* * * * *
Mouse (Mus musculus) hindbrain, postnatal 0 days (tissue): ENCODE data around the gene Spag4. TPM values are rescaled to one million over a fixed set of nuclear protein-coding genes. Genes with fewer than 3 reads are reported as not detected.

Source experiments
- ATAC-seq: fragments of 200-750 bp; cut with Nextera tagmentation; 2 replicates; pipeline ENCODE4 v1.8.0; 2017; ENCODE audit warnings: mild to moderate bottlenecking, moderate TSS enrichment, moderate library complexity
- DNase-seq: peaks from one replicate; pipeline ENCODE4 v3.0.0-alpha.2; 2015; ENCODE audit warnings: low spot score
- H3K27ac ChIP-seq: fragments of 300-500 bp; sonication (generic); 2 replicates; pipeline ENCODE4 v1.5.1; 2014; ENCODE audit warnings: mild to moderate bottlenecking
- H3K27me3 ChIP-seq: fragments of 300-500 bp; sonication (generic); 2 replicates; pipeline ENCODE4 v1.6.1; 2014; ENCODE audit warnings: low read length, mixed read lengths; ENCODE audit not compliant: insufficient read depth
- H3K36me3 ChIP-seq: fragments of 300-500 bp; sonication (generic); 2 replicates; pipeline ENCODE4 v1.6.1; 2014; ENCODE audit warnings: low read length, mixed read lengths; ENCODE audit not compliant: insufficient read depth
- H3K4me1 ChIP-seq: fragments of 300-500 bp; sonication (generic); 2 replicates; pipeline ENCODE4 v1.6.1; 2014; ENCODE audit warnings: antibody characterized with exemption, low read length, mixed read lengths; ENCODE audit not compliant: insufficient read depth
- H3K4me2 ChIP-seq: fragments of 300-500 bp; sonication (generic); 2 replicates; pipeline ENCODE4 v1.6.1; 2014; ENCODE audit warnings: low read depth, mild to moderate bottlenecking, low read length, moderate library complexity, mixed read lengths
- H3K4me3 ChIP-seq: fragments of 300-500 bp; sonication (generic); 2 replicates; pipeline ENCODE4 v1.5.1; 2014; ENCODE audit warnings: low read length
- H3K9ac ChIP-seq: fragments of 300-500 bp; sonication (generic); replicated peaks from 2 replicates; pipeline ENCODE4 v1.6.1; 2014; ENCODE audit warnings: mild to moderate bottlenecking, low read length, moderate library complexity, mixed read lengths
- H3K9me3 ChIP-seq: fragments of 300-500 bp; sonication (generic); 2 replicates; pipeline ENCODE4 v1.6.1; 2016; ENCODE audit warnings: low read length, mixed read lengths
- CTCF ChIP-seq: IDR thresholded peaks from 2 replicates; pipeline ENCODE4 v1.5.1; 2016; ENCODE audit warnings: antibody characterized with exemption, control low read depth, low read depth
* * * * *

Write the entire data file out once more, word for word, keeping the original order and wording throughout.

Mouse (Mus musculus) hindbrain, postnatal 0 days (tissue): ENCODE data around the gene Spag4. TPM values are rescaled to one million over a fixed set of nuclear protein-coding genes. Genes with fewer than 3 reads are reported as not detected.

Source experiments
- ATAC-seq: fragments of 200-750 bp; cut with Nextera tagmentation; 2 replicates; pipeline ENCODE4 v1.8.0; 2017; ENCODE audit warnings: mild to moderate bottlenecking, moderate TSS enrichment, moderate library complexity
- DNase-seq: peaks from one replicate; pipeline ENCODE4 v3.0.0-alpha.2; 2015; ENCODE audit warnings: low spot score
- H3K27ac ChIP-seq: fragments of 300-500 bp; sonication (generic); 2 replicates; pipeline ENCODE4 v1.5.1; 2014; ENCODE audit warnings: mild to moderate bottlenecking
- H3K27me3 ChIP-seq: fragments of 300-500 bp; sonication (generic); 2 replicates; pipeline ENCODE4 v1.6.1; 2014; ENCODE audit warnings: low read length, mixed read lengths; ENCODE audit not compliant: insufficient read depth
- H3K36me3 ChIP-seq: fragments of 300-500 bp; sonication (generic); 2 replicates; pipeline ENCODE4 v1.6.1; 2014; ENCODE audit warnings: low read length, mixed read lengths; ENCODE audit not compliant: insufficient read depth
- H3K4me1 ChIP-seq: fragments of 300-500 bp; sonication (generic); 2 replicates; pipeline ENCODE4 v1.6.1; 2014; ENCODE audit warnings: antibody characterized with exemption, low read length, mixed read lengths; ENCODE audit not compliant: insufficient read depth
- H3K4me2 ChIP-seq: fragments of 300-500 bp; sonication (generic); 2 replicates; pipeline ENCODE4 v1.6.1; 2014; ENCODE audit warnings: low read depth, mild to moderate bottlenecking, low read length, moderate library complexity, mixed read lengths
- H3K4me3 ChIP-seq: fragments of 300-500 bp; sonication (generic); 2 replicates; pipeline ENCODE4 v1.5.1; 2014; ENCODE audit warnings: low read length
- H3K9ac ChIP-seq: fragments of 300-500 bp; sonication (generic); replicated peaks from 2 replicates; pipeline ENCODE4 v1.6.1; 2014; ENCODE audit warnings: mild to moderate bottlenecking, low read length, moderate library complexity, mixed read lengths
- H3K9me3 ChIP-seq: fragments of 300-500 bp; sonication (generic); 2 replicates; pipeline ENCODE4 v1.6.1; 2016; ENCODE audit warnings: low read length, mixed read lengths
- CTCF ChIP-seq: IDR thresholded peaks from 2 replicates; pipeline ENCODE4 v1.5.1; 2016; ENCODE audit warnings: antibody characterized with exemption, control low read depth, low read depth